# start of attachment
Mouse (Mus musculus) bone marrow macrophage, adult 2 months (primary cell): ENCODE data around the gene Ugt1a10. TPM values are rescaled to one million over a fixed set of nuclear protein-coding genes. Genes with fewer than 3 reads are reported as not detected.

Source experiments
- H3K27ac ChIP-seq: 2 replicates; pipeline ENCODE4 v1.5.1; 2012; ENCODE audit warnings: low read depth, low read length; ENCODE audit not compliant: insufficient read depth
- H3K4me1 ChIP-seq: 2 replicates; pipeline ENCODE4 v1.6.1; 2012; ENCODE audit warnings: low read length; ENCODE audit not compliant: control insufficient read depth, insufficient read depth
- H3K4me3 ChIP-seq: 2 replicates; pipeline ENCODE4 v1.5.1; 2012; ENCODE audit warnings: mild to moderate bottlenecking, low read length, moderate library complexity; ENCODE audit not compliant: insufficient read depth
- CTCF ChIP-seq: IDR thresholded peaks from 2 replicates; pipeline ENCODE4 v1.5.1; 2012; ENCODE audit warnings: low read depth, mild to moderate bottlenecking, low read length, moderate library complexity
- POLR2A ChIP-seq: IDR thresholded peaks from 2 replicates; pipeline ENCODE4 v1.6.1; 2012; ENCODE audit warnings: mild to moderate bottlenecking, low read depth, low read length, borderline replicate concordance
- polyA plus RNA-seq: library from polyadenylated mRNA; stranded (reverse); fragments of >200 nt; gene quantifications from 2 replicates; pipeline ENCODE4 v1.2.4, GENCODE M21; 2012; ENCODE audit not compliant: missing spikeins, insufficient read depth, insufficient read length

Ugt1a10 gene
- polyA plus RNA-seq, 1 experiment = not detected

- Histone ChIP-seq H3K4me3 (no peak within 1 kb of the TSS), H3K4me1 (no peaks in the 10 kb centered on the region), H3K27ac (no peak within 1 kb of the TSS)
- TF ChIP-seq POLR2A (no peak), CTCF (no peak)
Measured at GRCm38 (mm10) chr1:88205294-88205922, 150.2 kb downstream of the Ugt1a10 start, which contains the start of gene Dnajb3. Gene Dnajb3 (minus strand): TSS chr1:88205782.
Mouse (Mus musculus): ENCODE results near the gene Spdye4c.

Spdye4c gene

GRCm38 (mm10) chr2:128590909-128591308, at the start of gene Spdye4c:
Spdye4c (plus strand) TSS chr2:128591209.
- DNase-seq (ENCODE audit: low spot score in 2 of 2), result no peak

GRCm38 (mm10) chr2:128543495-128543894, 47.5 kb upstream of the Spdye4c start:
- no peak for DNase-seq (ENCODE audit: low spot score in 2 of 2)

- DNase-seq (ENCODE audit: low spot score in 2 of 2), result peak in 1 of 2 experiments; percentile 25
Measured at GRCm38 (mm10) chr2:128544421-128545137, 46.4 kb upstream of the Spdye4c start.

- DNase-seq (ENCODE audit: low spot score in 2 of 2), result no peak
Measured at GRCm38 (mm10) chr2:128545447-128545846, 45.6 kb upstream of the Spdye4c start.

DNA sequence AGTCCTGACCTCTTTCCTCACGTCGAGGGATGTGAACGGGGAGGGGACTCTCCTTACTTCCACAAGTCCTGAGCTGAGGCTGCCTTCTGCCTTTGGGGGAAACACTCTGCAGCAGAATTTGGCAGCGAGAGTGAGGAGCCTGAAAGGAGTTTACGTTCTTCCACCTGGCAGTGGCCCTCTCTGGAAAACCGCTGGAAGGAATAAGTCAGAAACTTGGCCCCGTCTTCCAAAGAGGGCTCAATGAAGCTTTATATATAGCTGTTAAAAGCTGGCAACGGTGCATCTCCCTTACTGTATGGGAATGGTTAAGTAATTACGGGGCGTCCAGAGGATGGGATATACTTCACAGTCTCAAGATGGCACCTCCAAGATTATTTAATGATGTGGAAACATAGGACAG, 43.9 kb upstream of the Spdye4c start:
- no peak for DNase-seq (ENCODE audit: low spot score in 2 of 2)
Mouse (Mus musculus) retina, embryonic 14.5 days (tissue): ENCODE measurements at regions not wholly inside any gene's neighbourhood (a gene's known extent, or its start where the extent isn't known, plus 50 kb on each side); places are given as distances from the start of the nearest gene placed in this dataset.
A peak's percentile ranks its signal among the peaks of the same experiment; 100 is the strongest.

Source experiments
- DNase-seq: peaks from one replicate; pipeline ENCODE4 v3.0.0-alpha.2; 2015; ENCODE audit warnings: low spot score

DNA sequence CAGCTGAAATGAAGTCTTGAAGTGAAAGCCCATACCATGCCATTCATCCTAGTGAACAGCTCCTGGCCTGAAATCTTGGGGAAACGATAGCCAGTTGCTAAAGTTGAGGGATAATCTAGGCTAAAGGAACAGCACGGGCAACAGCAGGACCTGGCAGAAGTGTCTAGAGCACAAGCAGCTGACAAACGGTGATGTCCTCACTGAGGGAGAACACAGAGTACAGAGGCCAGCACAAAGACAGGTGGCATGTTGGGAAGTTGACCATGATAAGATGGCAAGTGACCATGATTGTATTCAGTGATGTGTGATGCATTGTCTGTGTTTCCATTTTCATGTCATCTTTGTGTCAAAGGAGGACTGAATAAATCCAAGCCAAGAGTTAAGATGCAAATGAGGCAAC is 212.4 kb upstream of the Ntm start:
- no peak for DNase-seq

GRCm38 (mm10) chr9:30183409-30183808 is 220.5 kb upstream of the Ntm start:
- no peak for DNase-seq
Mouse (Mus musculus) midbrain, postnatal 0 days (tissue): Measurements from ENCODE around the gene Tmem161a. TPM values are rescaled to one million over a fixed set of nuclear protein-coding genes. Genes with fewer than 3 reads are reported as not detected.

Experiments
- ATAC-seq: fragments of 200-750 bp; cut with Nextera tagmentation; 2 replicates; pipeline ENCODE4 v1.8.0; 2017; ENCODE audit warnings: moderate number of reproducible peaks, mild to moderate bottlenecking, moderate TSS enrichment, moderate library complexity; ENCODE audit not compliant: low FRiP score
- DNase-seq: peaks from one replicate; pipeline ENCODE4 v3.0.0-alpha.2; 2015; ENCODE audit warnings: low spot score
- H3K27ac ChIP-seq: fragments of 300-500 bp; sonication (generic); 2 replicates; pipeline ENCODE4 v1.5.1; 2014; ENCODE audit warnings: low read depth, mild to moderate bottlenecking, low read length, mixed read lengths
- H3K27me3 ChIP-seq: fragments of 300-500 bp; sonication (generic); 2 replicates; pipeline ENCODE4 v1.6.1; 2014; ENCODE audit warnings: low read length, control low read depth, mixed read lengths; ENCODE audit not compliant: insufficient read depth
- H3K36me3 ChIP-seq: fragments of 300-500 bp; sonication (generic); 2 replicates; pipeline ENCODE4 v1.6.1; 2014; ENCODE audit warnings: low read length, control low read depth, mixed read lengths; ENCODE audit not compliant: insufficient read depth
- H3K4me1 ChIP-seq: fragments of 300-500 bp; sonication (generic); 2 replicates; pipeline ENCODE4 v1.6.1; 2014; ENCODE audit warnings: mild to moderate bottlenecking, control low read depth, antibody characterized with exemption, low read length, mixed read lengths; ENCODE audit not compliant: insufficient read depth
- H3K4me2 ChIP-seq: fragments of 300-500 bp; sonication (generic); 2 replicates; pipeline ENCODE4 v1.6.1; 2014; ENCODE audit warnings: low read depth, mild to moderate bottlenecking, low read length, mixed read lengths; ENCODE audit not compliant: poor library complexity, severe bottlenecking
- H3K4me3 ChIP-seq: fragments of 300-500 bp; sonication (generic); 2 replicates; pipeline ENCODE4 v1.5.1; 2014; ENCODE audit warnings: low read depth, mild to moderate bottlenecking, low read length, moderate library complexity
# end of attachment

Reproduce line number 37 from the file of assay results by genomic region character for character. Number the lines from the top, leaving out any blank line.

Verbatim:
- ATAC-seq: fragments of 200-750 bp; cut with Nextera tagmentation; 2 replicates; pipeline ENCODE4 v1.8.0; 2017; ENCODE audit warnings: moderate number of reproducible peaks, mild to moderate bottlenecking, moderate TSS enrichment, moderate library complexity; ENCODE audit not compliant: low FRiP score